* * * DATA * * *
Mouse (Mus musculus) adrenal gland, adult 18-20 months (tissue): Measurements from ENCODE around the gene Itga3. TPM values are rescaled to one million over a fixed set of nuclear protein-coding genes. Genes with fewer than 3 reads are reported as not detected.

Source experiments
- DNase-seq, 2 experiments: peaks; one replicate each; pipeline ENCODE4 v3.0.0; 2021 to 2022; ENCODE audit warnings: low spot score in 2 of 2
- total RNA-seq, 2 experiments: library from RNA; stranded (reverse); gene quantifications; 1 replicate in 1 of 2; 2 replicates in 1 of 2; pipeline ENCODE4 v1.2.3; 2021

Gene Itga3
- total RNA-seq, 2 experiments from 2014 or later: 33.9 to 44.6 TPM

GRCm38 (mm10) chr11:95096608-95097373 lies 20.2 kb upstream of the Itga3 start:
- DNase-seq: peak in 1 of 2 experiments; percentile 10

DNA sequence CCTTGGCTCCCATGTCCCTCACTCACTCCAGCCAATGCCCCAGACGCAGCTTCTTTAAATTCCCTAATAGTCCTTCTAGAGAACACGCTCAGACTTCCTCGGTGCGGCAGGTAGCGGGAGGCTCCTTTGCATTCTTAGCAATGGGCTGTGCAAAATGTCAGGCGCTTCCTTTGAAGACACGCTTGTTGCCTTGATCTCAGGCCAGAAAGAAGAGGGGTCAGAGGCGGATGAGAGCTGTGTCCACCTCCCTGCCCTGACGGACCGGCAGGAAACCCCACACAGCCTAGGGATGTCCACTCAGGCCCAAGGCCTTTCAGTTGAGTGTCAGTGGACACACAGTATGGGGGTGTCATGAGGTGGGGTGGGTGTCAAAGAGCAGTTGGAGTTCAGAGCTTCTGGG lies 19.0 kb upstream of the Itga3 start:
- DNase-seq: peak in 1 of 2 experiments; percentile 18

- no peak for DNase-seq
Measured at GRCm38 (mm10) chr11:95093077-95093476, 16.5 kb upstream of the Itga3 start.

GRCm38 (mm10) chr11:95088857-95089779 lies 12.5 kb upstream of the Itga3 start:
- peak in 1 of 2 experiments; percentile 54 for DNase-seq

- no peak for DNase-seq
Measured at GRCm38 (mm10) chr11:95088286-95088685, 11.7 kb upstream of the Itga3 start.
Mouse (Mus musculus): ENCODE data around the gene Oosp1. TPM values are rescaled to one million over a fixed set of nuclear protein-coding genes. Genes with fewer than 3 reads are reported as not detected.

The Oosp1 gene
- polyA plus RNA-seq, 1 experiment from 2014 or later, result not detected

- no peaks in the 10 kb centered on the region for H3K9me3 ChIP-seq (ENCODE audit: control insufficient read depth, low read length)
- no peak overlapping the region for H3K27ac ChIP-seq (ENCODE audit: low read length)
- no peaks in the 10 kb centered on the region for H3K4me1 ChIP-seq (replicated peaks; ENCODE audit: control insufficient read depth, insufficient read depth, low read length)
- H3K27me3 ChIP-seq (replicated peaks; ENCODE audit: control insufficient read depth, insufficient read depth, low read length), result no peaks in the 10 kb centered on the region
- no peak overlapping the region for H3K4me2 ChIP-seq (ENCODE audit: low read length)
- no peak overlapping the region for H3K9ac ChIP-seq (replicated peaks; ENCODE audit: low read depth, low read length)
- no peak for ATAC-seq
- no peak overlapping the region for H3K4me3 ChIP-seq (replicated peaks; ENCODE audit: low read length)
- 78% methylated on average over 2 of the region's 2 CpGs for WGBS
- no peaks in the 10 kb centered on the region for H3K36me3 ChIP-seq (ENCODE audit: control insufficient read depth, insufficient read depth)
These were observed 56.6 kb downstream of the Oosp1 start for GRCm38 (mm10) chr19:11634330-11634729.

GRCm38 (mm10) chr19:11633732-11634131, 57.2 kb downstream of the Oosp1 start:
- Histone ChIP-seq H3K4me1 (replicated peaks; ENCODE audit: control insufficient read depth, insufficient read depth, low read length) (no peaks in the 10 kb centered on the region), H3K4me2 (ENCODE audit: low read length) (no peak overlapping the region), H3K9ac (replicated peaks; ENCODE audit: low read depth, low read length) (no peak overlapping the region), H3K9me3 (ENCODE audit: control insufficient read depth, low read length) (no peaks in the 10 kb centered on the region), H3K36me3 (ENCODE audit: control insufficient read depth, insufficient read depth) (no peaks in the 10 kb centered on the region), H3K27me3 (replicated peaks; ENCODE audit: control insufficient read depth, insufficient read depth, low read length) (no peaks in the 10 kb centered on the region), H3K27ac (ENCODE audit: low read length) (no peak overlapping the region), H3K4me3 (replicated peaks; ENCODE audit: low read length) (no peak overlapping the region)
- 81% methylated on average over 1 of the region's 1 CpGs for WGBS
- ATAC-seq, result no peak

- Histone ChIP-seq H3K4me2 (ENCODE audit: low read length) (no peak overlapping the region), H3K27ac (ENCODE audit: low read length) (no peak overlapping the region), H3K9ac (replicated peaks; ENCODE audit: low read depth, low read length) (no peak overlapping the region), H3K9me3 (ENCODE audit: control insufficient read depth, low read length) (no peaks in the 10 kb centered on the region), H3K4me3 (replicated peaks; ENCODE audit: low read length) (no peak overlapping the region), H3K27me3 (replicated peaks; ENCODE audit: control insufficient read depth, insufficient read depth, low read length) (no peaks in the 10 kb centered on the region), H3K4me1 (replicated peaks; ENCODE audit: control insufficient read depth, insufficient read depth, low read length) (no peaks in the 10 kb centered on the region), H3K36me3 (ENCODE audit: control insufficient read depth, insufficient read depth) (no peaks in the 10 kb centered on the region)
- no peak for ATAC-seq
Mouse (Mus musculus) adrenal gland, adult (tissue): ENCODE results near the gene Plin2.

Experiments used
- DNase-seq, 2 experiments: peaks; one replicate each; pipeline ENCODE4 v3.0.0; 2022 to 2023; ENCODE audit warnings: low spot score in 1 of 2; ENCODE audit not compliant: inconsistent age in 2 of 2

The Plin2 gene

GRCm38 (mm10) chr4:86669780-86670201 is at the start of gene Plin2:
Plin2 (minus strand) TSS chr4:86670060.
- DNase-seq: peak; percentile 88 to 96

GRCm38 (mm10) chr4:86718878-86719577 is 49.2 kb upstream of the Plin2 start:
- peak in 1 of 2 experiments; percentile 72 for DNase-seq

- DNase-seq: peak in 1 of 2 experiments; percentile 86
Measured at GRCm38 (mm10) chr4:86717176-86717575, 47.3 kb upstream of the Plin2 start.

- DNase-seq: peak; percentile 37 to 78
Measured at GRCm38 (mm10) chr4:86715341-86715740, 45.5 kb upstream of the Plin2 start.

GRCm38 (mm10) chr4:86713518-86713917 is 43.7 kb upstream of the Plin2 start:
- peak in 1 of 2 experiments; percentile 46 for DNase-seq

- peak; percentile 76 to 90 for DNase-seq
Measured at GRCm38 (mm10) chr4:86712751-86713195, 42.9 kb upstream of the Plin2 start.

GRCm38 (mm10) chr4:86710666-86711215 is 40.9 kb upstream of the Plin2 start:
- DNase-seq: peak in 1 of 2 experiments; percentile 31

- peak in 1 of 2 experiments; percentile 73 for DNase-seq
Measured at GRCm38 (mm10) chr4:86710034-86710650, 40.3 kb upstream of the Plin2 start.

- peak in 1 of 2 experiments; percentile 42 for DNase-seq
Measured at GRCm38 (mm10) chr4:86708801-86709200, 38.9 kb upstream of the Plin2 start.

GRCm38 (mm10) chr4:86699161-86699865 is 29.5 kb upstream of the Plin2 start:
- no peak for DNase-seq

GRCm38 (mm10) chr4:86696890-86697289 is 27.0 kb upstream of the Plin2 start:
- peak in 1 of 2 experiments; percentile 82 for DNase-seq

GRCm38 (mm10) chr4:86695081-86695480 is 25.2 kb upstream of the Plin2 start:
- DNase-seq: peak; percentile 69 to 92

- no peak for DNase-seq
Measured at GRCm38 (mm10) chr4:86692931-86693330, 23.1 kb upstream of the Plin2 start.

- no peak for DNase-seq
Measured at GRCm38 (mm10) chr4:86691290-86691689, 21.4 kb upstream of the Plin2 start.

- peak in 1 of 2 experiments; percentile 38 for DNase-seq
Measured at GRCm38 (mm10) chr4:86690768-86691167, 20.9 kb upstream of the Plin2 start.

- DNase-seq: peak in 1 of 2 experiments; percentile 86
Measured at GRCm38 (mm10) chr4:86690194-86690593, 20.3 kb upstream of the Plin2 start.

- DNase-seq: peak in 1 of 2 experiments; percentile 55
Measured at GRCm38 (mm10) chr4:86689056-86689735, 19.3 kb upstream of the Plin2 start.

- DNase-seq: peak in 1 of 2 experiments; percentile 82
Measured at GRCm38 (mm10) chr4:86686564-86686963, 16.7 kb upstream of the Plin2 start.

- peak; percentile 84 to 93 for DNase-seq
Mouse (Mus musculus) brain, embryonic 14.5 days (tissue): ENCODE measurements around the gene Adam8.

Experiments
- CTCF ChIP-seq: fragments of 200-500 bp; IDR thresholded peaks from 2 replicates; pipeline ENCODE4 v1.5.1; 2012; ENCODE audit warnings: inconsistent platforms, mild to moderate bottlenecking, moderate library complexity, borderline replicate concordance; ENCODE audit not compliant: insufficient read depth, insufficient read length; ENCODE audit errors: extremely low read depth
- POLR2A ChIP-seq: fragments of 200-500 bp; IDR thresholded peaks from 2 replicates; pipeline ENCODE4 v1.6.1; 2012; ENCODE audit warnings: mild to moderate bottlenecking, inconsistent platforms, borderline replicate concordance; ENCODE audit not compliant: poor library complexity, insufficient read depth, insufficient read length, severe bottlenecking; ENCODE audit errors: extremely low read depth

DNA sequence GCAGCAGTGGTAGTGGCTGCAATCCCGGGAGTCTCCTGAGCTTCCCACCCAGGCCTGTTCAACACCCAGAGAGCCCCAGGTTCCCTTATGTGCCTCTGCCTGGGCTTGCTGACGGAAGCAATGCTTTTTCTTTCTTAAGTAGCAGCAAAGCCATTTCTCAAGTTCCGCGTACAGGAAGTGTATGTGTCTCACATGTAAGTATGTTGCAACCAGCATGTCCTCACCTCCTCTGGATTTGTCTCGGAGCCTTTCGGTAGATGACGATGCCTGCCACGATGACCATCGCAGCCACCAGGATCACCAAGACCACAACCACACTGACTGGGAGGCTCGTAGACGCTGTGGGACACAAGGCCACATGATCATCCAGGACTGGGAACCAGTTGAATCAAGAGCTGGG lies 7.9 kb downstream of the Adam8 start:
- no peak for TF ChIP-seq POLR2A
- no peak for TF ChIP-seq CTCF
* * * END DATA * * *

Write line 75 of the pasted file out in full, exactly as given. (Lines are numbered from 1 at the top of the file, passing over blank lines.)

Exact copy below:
Measured at GRCm38 (mm10) chr4:86689056-86689735, 19.3 kb upstream of the Plin2 start.